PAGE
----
Sadly, a 73-year-old man was knocked under a bus and dragged to his death at the corner of 96th and Broadway a week ago. (That same night a 9-year-old boy was hit and killed at another problematic intersection just a block away.) And again yesterday, a young woman was hit and killed by an ambulance while crossing 96th Street near Broadway.

What's going on here?

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The Persistence of Place

During one of my rare forays into social media, I came across a digital posting of a  George Bellows painting, "Rain on the River".  As I stared at this glistening image — a brushwork tour de force on how to paint wet surfaces — I had a growing feeling that I had been there in person and looked out at that view.

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Greedy Gardeners?

Mariellé Anzelone has a rant against urban farming in the New York Times this week. While I greatly admire her work elsewhere, I feel this piece is both unfounded and misguided. Her primary claim is that the urban farm movement has gone too far and is displacing valuable natural processes needed in our cities. That's a fair complaint, if true, but her examples of damage to 'ecosystem services' just don't seem all that harmful to me — or even very real for that matter.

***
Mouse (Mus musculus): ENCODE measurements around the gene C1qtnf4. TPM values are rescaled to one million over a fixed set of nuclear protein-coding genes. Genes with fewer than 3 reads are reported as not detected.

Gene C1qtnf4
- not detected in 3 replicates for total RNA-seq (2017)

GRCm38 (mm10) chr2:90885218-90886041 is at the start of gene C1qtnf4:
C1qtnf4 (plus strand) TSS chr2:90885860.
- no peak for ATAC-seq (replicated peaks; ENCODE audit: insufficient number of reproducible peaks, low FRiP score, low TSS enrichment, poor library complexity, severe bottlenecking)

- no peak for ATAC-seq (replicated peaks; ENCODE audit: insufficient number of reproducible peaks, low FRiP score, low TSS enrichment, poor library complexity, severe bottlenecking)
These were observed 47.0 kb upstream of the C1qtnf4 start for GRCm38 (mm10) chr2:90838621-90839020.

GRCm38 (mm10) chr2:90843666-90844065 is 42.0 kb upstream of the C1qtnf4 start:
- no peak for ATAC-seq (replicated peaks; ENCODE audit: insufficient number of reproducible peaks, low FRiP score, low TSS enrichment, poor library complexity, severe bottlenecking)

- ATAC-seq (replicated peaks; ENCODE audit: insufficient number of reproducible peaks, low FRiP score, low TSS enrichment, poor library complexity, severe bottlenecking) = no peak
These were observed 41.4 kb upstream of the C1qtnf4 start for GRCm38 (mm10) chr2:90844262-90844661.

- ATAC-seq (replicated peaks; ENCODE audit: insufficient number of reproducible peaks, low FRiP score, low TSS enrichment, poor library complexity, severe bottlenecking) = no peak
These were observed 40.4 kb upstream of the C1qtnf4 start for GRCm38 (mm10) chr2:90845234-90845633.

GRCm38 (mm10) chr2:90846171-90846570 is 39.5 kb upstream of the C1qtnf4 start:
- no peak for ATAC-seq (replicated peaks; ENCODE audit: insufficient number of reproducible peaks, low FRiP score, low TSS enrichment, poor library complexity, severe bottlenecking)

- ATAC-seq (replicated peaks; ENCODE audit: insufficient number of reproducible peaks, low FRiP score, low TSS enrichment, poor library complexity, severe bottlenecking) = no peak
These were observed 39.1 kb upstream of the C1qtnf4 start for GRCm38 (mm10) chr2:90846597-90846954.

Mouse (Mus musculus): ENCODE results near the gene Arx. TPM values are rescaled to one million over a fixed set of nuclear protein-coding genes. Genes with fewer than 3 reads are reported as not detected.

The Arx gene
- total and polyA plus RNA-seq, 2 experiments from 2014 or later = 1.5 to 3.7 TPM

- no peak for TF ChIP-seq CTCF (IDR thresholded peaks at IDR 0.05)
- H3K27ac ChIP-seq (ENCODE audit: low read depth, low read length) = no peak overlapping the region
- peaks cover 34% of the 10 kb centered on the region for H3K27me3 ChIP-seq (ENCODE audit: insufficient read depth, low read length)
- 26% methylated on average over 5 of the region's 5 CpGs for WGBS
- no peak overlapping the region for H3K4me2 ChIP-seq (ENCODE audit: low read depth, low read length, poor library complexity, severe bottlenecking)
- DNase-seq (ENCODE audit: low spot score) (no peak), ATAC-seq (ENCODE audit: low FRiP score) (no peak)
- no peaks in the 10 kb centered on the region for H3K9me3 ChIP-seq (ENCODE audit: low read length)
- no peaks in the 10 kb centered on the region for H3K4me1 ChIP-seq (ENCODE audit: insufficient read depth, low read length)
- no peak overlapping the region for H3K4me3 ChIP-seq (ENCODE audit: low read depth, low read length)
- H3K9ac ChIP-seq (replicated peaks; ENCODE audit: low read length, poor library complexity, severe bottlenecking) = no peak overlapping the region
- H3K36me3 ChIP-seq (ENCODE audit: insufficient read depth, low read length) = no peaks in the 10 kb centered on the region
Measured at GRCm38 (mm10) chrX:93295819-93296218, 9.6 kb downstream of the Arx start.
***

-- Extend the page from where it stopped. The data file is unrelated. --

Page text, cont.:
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Tiny Garden

I passed a magical little garden this morning on West 74th Street. It was composed of nothing more than moss, some moderately interesting rocks, and three toy dinosaurs.

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The Legend of the Dogwood Tree

With the recent passage of Easter, and my unsuccessful attempts to save what may have been the largest dogwood in New York City (see blog entry below), I have been recounting the legend of the dogwood tree to many of my friends & acquaintances. I don't think a single one of them had ever heard of it.

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My Little Chickadee

I made an early spring trip to the New York Botanical Garden this past weekend and had a wonderful time. I always find this period between seasons most interesting as one state of nature wrestles with another to gain the upper hand. The tussle was especially dramatic as the sunny temperature reached nearly 50 degrees but there was still plenty of snow on the ground.

Of course, the witch hazels and snow drops were in full bloom, and a few crocus in sunny microclimates had opened tentatively (see my BloomTime blog), but the real treat was the persistence of winter bird life. If you walk behind the wetland that is the northern edge of the Children's Adventure Garden, it is a birders delight. As many as four male cardinals shone electric against drab brambles and white snow, but the titmouse and the chickadee stole the show. Especially the chickadees (Poecile atricapilus), which someone has surely been feeding at close range. All you need do is hold out your hand at the sight of the black-capped bird and within a minute, the fluffy fellow will alight on your finger.

Birds are a delight to watch, but how magical to feel as well — a rare treat. The frail delicacy of the tiny feet is more tickle than grasp, and they weigh practically nothing. It is a wonder that a creature so athletic and acrobatic in flight could be so delicately made.

photos: Amy Mosedale